The NHL season was saved Wednesday when players gave in to a management ultimatum and sacrificed some freedom to play hockey again.
Leaders of the NHL Players Association accepted the owners’ take-it-or-else proposal, effectively ending the 103-day lockout and pulling off the biggest save in hockey history.
Had they rejected the 6-year contract, the NHL would have gone major-league baseball one worse by becoming the first sports league to shut down an entire season in a labor dispute.
“Are we happy about the scars that have been created for the game of hockey?” asked union president Mike Gartner. “Are we happy about losing millions of dollars? Are we happy the relations between owners and players have been severely hindered?
“No, we’re not happy about that. But we’re happy that hockey is hopefully going to be played very soon.”
The NHLPA executive committee sent the contract to the union’s 700-plus members for ratification by management’s noon Friday deadline. And though it is expected to receive the necessary 51 percent approval, “There will be a lot of guys with discontent,” said former Spokane Chiefs enforcer Mick Vukota, now with the New York Islanders.
“There have been hard-liners in our union who have stepped aside for the good of the game,” Vukota said. “Some relationships between players and owners were in bad shape even before this started.”
Although they managed to sidestep the salary cap and payroll tax favored by the owners, the players made most of the concessions during three months of often nasty negotiations.
Nevertheless, most seemed happy that they’ll be practicing Friday afternoon for the first time since owners announced Sept. 30 that the lockout would begin the next day.
“It’s our livelihood. This is what most of the guys have done their whole lives. All we know is hockey,” said Eric Weinrich of the Chicago Blackhawks. “We want to play hockey because that’s what hockey players do.”
NHL commissioner Gary Bettman, who Tuesday night delivered the owners’ take-it-or-leave-it offer to union head Bob Goodenow, said the season would start late next week, possibly Friday.
The regular season, probably 48 games, will be followed by four bestof-7 playoff rounds. The NHL normally plays an 84-game schedule, and most owners said as recently as this week that any season shorter than 50 games wouldn’t be “legitimate.”
In the end, the owners felt losing 36 games from this season’s schedule was a small price to take back some of the control they lost in settling the 10-day strike before the 1992 playoffs.
“I think players realized that something had to change,” said Edmonton general manager Glen Sather, who had to gut a championship team that once included the likes of Wayne Gretzky, Mark Messier and Jari Kurri to keep Oilers owner Peter Pocklington in business.
“The deal the union had been working under was better than terrific - so good that the league couldn’t survive,” Sather said. “That’s why we did what had to do in Edmonton. Now we can survive.”
Bettman, who spoke briefly, didn’t answer questions from the media and had to be asked by photographers to produce a smile, said he was “thrilled that this is over.”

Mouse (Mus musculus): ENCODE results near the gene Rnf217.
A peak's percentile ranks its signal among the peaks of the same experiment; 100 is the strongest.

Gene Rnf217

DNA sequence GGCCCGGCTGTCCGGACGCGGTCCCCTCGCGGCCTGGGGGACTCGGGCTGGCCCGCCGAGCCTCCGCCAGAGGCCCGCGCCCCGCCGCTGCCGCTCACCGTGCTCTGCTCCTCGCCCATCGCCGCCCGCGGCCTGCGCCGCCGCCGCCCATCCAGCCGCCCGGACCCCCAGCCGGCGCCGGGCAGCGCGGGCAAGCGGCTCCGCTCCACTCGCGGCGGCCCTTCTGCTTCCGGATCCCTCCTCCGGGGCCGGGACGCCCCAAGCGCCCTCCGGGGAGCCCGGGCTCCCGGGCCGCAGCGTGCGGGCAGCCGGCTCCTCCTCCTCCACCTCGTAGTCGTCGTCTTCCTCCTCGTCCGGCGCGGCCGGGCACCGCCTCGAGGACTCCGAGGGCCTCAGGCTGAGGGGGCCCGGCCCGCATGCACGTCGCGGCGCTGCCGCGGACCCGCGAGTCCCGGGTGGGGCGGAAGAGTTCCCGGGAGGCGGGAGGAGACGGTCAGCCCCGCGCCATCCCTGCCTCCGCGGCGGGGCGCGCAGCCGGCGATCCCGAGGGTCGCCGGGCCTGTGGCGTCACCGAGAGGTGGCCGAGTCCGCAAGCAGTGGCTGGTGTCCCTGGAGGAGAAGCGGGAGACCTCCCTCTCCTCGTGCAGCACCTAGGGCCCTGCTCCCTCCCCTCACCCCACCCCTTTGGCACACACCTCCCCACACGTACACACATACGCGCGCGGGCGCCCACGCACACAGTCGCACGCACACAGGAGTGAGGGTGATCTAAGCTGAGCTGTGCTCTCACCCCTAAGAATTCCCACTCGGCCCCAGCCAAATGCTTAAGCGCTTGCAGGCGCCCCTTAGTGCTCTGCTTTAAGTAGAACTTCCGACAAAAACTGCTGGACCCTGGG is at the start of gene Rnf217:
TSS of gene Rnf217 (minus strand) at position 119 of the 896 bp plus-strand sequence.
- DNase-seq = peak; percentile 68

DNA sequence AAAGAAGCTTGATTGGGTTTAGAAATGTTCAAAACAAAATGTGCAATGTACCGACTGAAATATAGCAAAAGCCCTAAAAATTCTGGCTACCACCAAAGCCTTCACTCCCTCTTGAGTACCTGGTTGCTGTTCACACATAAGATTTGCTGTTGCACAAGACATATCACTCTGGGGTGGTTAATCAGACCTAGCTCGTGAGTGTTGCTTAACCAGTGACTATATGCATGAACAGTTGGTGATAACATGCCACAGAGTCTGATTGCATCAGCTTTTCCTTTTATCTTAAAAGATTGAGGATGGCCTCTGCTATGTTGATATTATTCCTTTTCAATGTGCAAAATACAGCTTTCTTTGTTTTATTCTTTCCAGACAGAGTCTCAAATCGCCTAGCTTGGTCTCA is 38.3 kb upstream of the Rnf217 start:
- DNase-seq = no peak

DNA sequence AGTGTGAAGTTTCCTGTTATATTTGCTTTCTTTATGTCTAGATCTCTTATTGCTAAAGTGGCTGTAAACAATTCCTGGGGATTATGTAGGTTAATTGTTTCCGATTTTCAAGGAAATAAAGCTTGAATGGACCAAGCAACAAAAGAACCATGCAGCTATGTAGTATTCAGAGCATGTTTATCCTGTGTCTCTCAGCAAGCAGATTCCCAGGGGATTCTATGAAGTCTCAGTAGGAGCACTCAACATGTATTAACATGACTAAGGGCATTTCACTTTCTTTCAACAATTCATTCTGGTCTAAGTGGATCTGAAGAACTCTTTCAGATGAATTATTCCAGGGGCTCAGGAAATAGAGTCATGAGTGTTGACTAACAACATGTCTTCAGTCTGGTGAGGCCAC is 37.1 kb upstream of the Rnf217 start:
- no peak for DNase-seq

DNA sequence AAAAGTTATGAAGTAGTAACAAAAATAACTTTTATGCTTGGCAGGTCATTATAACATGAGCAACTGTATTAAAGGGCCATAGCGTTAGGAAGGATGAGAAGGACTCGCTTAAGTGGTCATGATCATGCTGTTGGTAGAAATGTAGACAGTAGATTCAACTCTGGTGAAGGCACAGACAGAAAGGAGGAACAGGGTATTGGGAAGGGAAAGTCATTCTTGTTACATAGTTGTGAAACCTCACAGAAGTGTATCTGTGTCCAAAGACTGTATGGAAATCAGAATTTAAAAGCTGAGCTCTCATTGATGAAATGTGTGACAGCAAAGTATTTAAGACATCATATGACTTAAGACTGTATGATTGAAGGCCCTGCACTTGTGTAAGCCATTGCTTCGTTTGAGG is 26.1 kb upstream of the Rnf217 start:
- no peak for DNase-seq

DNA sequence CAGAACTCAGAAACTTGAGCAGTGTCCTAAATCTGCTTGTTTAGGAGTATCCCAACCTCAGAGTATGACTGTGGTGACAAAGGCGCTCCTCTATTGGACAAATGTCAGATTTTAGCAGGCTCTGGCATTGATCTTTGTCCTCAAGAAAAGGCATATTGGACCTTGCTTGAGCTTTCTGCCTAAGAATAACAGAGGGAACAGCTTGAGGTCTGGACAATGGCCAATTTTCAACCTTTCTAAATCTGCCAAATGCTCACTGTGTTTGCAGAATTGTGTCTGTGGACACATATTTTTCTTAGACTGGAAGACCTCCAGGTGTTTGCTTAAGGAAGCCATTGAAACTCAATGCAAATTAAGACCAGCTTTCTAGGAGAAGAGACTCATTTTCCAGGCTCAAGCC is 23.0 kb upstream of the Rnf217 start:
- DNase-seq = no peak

“It was important that the league come together with the players … to take this league to the great heights that it can come to,” he said. “I retain the optimism that I’ve always had for the future of this sport.”
Bettman said some “transitional issues” - more minor but still essential to a final agreement - had to be completed.
Goodenow also had little to say, answering only a few questions before returning to NHLPA headquarters in Toronto.
“This has been a long, difficult process, one that has come to a conclusion that both sides can live with,” he said. “It’s important that we get the focus where it belongs - the competition.”
The NHL only hopes its short season will be as competitive as the negotiations were.
The lockout began over the owners’ demand for a cap on players’ salaries, something the union refused to consider.
It finally came down to player freedom. The NHL players went into the talks as the only one of the major pro sports without any form of unrestricted free agency. They fell short of getting what they wanted.
The owners didn’t want players to become unrestricted free agents until after players turned 32 years old. The players at first wanted it at 28, but came up to 30 last week.
The final contract gave players free agency at 32 in the first three years and at 31 in the last three. But because either side has the right to scrap the agreement after the 1997-98 season, there might be only one year in which 31-year-olds have complete freedom.
“I still have mixed feelings,” said Bob Corkum, player representative of the Anaheim Mighty Ducks. “A lot of guys will be hurt. At the same time, something had to be done. We didn’t think it was worth missing a season for it.”
Perhaps the owners’ best new wage-control system will be the rookie salary cap, $850,000 in the first year of the agreement. By ending the run of multimillion-dollar rookie contracts, owners should be able to slow a trend that has seen salaries triple in the last three years.
It was a major concession for players, who for months said they would never accept such a cap.
Owners also negotiated the right to walk away from three salary arbitration rulings of at least $550,000 over each two-year period.
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